I and Bea were squeezed in the leather backseat staring at the empty bottle of Bushmill travelling on our feet, the French with his legs smashed against the tiny dashboard.

Thrown in the unknown, away from my parents and that shithole in Sicily where I grew up, it was hard to remember a duty called ‘ring home’.  After some days, I found out my mom was about to go to the police.

‘I was so worried…where were you?’ she was yelling and crying at the same time. That was a lucky time for rebel kids, without Whatssup and Internet. 

In Galway,  we literally couldn’t stay away from the pubs’ live music sessions. Ireland is a mecca for live music lovers but strolling the wet cobblestone listening to great guitarists day and night, it is special, like the West of Ireland. If you think that Irish from Cork are friendly, try the West. One hour can produce lifetime friends or crazy dances behind closed pubs’ doors until eggs, mushroom and bacon time kick off.

On another rainy day, we hopped on the ferry to the Aran Islands. That was a rough trip, rocking with bad hangovers and slaloming puking passengers but we made it to Inishmore, the biggest island. Whilst looking for a spot to pitch our tent, I thought about asking inside a one-floor grey bricked house. The flat grass surrounding it was a fluffy carpet. I had knocked several times the door, no one answered, but I entered, tempted by a loud TV show noise.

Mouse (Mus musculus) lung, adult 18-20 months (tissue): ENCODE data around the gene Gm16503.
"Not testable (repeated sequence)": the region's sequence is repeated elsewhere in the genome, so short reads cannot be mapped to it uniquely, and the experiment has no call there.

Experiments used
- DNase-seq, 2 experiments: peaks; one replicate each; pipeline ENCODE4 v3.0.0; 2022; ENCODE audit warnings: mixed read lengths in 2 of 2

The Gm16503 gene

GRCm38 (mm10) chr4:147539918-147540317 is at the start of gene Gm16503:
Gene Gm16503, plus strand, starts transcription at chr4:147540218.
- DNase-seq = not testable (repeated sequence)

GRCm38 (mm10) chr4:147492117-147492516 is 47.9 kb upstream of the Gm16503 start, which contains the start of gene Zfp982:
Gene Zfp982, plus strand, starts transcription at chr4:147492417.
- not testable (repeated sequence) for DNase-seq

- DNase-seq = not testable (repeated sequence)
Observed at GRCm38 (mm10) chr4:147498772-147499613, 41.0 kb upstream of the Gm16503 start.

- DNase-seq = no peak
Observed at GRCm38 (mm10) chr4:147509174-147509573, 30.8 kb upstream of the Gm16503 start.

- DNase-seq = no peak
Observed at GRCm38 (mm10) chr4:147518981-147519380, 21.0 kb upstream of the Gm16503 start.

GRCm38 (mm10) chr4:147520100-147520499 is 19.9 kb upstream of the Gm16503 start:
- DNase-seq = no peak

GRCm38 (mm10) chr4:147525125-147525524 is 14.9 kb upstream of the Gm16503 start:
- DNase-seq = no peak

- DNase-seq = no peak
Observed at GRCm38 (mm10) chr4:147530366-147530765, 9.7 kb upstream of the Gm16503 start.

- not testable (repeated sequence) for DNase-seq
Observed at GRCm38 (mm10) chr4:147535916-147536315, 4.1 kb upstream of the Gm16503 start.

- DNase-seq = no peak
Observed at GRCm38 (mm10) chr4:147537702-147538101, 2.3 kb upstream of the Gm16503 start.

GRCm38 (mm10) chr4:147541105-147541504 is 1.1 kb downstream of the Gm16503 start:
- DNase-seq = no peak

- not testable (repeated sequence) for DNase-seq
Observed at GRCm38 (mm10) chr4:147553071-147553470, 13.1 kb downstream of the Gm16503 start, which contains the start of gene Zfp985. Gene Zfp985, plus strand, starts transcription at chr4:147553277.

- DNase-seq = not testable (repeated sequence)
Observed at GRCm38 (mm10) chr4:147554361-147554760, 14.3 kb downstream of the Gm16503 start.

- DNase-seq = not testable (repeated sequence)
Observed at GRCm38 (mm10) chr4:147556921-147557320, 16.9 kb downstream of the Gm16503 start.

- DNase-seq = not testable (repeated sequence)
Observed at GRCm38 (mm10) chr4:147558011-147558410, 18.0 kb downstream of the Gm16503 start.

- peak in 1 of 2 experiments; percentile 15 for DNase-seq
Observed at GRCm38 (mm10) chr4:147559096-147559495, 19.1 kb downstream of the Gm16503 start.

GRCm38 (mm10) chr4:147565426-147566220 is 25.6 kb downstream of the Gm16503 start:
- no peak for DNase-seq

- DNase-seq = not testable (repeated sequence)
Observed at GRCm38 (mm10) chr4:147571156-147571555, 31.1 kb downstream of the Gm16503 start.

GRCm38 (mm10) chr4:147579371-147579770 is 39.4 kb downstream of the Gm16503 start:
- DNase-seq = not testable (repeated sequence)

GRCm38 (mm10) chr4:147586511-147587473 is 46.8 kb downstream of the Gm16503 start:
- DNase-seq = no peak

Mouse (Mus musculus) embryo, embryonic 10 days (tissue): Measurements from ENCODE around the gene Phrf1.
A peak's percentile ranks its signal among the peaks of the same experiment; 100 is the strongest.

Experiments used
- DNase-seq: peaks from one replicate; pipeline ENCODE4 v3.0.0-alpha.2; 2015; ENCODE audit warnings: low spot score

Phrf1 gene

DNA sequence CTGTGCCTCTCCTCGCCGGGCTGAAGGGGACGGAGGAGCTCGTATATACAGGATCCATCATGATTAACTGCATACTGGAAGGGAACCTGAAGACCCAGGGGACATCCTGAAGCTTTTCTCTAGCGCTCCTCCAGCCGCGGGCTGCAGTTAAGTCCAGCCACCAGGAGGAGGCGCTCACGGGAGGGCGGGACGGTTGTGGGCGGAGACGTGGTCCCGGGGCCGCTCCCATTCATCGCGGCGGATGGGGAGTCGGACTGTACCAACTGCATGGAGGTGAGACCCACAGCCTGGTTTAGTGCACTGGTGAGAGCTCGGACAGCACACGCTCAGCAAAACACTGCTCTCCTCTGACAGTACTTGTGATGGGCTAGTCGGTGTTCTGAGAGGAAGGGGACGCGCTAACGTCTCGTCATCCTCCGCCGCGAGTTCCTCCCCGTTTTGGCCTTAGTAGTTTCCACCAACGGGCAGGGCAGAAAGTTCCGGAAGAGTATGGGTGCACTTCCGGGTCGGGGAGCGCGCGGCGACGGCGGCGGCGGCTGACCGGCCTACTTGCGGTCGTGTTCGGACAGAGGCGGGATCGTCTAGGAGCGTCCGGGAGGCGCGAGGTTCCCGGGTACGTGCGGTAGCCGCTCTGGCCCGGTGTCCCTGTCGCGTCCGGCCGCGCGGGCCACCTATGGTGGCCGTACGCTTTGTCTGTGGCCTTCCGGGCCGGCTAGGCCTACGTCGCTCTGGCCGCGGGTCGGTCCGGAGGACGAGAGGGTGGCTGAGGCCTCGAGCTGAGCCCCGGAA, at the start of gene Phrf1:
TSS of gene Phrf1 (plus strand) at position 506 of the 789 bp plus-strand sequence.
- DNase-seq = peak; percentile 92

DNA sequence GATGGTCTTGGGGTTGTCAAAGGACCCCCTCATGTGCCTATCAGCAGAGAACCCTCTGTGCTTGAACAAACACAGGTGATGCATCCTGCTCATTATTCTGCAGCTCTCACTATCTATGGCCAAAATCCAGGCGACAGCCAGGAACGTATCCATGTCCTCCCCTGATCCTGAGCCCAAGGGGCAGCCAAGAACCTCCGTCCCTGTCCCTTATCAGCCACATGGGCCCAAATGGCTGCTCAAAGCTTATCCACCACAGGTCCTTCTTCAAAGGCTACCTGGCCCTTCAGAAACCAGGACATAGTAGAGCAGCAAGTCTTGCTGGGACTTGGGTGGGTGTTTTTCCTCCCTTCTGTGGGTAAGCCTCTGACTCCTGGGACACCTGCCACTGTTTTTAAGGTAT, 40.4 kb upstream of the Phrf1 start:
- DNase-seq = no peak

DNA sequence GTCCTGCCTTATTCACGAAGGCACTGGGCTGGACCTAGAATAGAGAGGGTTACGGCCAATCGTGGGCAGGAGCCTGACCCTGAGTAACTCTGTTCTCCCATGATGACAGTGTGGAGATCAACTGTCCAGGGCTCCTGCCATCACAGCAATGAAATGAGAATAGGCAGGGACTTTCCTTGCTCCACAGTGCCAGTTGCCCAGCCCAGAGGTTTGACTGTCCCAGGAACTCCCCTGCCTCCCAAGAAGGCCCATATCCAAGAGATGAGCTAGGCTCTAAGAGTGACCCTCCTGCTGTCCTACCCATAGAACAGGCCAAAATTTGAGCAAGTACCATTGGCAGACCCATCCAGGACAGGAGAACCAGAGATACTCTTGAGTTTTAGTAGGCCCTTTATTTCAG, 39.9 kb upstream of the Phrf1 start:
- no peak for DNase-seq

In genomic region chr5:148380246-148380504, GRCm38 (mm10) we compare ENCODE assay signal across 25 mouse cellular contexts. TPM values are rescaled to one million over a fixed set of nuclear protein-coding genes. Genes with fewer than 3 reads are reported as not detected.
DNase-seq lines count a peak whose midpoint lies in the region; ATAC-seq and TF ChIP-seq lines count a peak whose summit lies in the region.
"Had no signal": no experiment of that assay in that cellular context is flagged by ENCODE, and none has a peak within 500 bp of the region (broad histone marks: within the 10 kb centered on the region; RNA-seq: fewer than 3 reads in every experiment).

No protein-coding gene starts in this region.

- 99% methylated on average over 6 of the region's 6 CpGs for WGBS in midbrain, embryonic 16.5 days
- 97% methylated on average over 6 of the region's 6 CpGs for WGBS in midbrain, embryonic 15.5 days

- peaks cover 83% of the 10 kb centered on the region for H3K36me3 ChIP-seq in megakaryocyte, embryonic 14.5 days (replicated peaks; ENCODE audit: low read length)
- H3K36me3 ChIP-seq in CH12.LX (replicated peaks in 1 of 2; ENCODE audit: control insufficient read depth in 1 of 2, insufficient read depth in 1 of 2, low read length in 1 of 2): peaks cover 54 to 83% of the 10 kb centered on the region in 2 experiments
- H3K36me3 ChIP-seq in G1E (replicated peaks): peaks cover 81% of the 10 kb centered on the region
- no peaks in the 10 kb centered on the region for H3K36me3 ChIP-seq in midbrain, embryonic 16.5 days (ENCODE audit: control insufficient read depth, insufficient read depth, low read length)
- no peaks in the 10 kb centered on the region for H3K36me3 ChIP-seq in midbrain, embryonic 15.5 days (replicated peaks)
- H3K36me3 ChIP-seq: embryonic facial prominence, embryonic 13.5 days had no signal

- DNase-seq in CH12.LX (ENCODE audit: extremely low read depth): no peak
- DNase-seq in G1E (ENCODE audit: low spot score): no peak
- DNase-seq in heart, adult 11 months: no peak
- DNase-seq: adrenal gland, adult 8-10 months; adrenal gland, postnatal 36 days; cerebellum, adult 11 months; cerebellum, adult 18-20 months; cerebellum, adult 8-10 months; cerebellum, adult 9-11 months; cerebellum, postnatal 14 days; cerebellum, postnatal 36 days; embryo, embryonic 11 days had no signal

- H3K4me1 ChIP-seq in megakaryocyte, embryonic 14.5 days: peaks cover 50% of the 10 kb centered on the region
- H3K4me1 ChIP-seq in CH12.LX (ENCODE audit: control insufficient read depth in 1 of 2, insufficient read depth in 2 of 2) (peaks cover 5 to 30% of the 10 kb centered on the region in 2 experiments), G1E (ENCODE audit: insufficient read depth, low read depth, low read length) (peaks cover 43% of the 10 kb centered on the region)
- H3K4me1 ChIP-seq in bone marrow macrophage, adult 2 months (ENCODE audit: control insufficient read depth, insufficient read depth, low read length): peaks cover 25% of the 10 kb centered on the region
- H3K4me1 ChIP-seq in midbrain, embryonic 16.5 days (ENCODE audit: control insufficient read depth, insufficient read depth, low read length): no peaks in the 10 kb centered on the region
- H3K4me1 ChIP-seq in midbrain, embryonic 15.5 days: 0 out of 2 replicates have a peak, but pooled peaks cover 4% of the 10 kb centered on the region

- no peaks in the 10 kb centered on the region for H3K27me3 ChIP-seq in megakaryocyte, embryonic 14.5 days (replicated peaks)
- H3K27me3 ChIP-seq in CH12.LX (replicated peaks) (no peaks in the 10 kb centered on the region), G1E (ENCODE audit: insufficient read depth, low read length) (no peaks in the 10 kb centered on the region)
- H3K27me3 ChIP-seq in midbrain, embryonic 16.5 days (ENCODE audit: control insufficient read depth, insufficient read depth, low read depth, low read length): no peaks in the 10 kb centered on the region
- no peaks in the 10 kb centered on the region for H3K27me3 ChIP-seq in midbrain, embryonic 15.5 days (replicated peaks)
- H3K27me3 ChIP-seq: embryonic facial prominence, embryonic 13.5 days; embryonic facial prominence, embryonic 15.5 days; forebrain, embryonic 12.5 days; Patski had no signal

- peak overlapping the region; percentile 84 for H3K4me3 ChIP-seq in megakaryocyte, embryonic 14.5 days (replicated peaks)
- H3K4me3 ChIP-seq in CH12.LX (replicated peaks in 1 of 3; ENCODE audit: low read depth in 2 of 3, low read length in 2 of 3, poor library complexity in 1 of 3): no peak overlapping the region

A sweating man was lying on a couch in the room next to the entrance. He had a noisy oxygen tank connected with big tubes to his nostrils. The dark carpet floor was covered in pillboxes. The air smelling dust. I stopped staring at him.

‘Do you have a toilette?’ I asked, my heart racing faster. I pushed away the instinct to run away.

‘Aaaaarrrr arrrrrrr’ he was moaning. 

When he lifted his arm and pointed the back of the house, I went outside looking for a toilet bowl and found a vintage, rusty, once-upon-a-time-white, Volkswagen caravan. All the wheels flat. A dozen kittens and cats were living inside and outside it. The sick man’s daughter one morning woke us with coffee and blueberry muffins. The way the sun brightened her red hair and freckled smile made me forget the mattress the 3 of us shared with some small insects, the rain pouring inside, making a puddle close to the gear and next to Bea’s feet. Who the fuck cared, really. We ended up crashing there for more than a week, waking up surrounded by the dew hugging infinite green until the sight of skinny, pale kids challenging freezing waters would reach. Breathing freedom in wild nature, far from the tourists crowding the shores. Savouring salty chilled breeze mornings. Even the oblique, annoying rain wetting the cliffs held the same pleasure of staring at seagulls swooping down molluscs and other slimy snacks.

Back to the mainland, I and Bea asked work to all the farmers in Cork’s market. Like, all of them.